Along with the rise of artificial intelligence and the internet-of-things, synthesized voices are now common in daily--life, providing us with guidance, assistance, and even companionship. From formant to concatenative synthesis, the synthesized voice continues to be defined by the same traits we prescribe to ourselves. When the recorded voice is synthesized, does our perception of its new machine embodiment change, and can we consider an alternative, more inclusive form? To begin evaluating the impact of aesthetic design, this study presents a first--step perception test to explore the paralinguistic traits of the synthesized voice. Using a corpus of 13 synthesized voices, constructed from acoustic concatenative speech synthesis, we assessed the response of 23 listeners from differing cultural backgrounds. To evaluate if perception shifts from the defined traits, we asked listeners to assigned traits of age, gender, accent origin, and human--likeness. Results present a difference in perception for age and human--likeness across voices, and a general agreement across listeners for both gender and accent origin. Connections found between age, gender and human--likeness call for further exploration into a more participatory and inclusive synthesized vocal identity.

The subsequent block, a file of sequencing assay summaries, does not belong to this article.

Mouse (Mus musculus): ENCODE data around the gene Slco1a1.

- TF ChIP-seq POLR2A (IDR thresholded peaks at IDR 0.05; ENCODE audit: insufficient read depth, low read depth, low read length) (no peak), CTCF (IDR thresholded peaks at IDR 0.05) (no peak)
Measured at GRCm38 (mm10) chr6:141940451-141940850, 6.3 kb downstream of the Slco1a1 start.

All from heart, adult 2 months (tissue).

|Title of host publication
|Proceedings from the 12th International Audio Mostly Conference
|Number of pages
|1 Jan 2017
|Published - 1 Jan 2017